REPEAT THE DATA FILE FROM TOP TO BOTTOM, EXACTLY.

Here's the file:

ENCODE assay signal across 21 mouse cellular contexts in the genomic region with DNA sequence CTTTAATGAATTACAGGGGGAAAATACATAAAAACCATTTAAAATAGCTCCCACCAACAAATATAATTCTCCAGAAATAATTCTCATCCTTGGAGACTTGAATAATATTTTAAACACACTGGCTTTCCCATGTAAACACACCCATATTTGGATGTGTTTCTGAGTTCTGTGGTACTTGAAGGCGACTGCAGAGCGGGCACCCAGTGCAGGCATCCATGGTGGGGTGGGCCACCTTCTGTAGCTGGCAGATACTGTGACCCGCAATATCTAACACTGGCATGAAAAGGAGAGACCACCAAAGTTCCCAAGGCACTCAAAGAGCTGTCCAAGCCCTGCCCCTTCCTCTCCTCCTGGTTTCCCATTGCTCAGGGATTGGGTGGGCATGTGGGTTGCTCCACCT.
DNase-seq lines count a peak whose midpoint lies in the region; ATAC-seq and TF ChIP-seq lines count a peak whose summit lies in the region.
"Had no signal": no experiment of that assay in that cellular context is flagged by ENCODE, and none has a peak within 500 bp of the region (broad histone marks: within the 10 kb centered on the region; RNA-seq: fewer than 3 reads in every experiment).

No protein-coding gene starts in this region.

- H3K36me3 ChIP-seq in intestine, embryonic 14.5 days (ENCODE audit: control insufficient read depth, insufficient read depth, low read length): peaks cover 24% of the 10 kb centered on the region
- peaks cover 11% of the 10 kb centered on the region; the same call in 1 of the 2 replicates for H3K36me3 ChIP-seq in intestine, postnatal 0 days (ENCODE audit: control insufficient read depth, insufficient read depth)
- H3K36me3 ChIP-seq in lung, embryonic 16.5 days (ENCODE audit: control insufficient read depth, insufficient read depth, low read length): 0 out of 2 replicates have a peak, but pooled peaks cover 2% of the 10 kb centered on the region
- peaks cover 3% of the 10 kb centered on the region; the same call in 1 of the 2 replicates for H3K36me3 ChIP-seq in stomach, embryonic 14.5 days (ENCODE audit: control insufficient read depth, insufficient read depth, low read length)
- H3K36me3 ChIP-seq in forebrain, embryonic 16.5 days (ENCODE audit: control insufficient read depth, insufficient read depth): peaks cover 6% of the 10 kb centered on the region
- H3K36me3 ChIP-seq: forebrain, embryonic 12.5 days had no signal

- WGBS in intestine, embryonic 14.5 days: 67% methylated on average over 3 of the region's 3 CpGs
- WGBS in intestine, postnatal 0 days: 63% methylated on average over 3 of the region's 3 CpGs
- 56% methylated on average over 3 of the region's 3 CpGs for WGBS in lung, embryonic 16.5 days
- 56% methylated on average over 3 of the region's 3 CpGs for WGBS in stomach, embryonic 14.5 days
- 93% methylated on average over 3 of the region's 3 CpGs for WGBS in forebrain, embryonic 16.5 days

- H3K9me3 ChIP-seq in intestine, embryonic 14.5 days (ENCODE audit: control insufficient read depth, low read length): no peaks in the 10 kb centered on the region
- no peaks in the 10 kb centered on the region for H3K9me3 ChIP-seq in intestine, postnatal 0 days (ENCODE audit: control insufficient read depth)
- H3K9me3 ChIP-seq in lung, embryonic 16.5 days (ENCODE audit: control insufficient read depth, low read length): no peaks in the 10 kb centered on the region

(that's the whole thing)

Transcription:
ENCODE assay signal across 21 mouse cellular contexts in the genomic region with DNA sequence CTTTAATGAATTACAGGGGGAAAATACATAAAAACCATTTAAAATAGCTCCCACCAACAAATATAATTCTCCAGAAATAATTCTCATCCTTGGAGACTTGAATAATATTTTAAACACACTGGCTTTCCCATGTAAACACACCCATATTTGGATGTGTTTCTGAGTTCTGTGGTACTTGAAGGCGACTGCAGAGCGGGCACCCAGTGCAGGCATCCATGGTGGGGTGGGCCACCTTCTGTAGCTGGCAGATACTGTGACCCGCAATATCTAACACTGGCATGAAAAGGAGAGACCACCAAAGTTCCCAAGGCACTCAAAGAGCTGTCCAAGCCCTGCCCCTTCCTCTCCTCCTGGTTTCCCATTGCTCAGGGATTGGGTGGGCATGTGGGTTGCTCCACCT.
DNase-seq lines count a peak whose midpoint lies in the region; ATAC-seq and TF ChIP-seq lines count a peak whose summit lies in the region.
"Had no signal": no experiment of that assay in that cellular context is flagged by ENCODE, and none has a peak within 500 bp of the region (broad histone marks: within the 10 kb centered on the region; RNA-seq: fewer than 3 reads in every experiment).

No protein-coding gene starts in this region.

- H3K36me3 ChIP-seq in intestine, embryonic 14.5 days (ENCODE audit: control insufficient read depth, insufficient read depth, low read length): peaks cover 24% of the 10 kb centered on the region
- peaks cover 11% of the 10 kb centered on the region; the same call in 1 of the 2 replicates for H3K36me3 ChIP-seq in intestine, postnatal 0 days (ENCODE audit: control insufficient read depth, insufficient read depth)
- H3K36me3 ChIP-seq in lung, embryonic 16.5 days (ENCODE audit: control insufficient read depth, insufficient read depth, low read length): 0 out of 2 replicates have a peak, but pooled peaks cover 2% of the 10 kb centered on the region
- peaks cover 3% of the 10 kb centered on the region; the same call in 1 of the 2 replicates for H3K36me3 ChIP-seq in stomach, embryonic 14.5 days (ENCODE audit: control insufficient read depth, insufficient read depth, low read length)
- H3K36me3 ChIP-seq in forebrain, embryonic 16.5 days (ENCODE audit: control insufficient read depth, insufficient read depth): peaks cover 6% of the 10 kb centered on the region
- H3K36me3 ChIP-seq: forebrain, embryonic 12.5 days had no signal

- WGBS in intestine, embryonic 14.5 days: 67% methylated on average over 3 of the region's 3 CpGs
- WGBS in intestine, postnatal 0 days: 63% methylated on average over 3 of the region's 3 CpGs
- 56% methylated on average over 3 of the region's 3 CpGs for WGBS in lung, embryonic 16.5 days
- 56% methylated on average over 3 of the region's 3 CpGs for WGBS in stomach, embryonic 14.5 days
- 93% methylated on average over 3 of the region's 3 CpGs for WGBS in forebrain, embryonic 16.5 days

- H3K9me3 ChIP-seq in intestine, embryonic 14.5 days (ENCODE audit: control insufficient read depth, low read length): no peaks in the 10 kb centered on the region
- no peaks in the 10 kb centered on the region for H3K9me3 ChIP-seq in intestine, postnatal 0 days (ENCODE audit: control insufficient read depth)
- H3K9me3 ChIP-seq in lung, embryonic 16.5 days (ENCODE audit: control insufficient read depth, low read length): no peaks in the 10 kb centered on the region